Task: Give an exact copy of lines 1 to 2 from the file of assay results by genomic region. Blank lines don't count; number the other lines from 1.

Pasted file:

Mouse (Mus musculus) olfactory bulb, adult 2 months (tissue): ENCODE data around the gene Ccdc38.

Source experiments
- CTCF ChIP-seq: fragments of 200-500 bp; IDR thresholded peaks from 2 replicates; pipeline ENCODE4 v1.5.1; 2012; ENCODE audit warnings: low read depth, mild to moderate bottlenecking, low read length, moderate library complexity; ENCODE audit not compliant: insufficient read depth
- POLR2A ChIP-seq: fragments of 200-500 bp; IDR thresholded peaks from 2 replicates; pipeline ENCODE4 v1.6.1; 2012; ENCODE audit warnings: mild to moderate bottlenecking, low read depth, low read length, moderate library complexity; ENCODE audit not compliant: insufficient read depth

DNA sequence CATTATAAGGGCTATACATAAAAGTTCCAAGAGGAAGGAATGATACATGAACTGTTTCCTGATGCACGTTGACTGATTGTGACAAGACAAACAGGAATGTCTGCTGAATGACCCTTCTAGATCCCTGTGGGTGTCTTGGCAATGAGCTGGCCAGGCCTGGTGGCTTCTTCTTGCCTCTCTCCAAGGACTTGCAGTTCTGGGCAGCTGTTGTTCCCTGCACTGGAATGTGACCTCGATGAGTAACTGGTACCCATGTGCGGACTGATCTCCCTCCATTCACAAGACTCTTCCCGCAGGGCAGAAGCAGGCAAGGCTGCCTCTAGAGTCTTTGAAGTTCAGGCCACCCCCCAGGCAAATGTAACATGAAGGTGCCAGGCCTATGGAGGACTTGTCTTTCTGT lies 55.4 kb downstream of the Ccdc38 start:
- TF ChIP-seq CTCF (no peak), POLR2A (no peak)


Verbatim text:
Mouse (Mus musculus) olfactory bulb, adult 2 months (tissue): ENCODE data around the gene Ccdc38.

Source experiments